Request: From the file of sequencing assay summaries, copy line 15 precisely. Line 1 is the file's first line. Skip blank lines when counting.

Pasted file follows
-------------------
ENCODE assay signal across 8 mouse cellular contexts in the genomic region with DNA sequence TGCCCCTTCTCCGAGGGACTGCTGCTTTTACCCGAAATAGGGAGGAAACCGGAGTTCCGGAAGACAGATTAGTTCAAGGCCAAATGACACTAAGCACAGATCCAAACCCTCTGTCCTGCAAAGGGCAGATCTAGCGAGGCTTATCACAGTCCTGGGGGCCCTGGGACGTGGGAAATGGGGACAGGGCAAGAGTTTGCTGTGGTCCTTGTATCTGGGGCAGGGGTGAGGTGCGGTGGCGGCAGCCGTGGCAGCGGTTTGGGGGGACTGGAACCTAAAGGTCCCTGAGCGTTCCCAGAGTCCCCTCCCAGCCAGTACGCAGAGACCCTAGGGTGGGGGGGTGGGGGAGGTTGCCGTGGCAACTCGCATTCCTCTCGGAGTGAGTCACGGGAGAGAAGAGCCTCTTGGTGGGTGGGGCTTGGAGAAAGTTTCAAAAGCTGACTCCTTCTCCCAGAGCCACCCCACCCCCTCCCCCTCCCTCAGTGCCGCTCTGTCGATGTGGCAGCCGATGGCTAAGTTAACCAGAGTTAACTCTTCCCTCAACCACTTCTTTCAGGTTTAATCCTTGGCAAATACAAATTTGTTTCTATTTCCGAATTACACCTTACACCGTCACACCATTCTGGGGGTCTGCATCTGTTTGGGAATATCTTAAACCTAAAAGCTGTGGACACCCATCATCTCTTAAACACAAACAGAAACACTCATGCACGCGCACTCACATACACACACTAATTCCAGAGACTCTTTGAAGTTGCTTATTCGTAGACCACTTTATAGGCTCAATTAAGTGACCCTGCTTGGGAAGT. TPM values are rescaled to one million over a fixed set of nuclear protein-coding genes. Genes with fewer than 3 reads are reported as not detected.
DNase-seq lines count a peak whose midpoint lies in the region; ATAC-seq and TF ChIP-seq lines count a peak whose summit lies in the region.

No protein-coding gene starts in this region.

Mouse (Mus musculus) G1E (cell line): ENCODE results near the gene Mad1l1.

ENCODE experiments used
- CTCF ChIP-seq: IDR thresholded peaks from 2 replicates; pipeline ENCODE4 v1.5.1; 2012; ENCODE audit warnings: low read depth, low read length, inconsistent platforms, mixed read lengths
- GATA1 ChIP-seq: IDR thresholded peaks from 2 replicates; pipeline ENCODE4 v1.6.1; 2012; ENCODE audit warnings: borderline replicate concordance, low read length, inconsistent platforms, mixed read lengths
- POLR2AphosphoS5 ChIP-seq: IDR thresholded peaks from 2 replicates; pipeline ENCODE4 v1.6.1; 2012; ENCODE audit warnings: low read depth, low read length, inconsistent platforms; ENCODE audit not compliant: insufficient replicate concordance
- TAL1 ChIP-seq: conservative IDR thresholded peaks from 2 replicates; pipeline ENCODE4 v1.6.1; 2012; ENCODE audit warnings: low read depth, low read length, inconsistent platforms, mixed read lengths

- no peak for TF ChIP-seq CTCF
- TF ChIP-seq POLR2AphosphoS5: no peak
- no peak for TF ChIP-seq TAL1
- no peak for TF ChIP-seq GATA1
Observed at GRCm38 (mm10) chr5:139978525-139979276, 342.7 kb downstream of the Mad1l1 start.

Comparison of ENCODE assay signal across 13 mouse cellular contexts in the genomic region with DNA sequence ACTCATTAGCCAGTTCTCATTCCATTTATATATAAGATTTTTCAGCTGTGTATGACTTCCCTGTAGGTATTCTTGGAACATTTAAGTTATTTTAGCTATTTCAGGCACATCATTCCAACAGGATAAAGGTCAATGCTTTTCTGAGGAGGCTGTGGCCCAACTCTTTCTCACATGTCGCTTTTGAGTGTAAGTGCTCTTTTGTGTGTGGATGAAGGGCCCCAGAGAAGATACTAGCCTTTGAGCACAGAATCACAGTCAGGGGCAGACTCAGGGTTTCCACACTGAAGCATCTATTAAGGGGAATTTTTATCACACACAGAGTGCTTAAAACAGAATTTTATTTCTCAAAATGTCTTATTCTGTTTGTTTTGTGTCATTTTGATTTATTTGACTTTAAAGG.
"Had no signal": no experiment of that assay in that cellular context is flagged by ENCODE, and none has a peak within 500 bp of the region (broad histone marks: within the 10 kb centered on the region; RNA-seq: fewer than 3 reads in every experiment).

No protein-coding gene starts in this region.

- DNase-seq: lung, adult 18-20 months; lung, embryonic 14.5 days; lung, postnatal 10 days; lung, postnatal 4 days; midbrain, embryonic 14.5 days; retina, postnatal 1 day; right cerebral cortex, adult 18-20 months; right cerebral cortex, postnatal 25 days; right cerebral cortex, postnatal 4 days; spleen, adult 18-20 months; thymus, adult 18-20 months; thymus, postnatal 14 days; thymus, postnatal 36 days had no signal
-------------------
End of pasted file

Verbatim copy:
Comparison of ENCODE assay signal across 13 mouse cellular contexts in the genomic region with DNA sequence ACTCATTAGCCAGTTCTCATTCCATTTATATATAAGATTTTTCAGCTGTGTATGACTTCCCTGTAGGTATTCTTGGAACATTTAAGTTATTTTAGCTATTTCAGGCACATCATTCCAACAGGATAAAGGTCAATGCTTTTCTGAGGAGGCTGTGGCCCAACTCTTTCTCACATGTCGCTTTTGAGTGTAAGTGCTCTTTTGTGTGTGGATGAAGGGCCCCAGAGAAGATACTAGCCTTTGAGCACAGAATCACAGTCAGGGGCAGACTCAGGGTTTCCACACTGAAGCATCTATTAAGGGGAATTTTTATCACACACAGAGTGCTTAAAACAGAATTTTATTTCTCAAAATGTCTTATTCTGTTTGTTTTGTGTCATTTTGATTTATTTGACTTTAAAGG.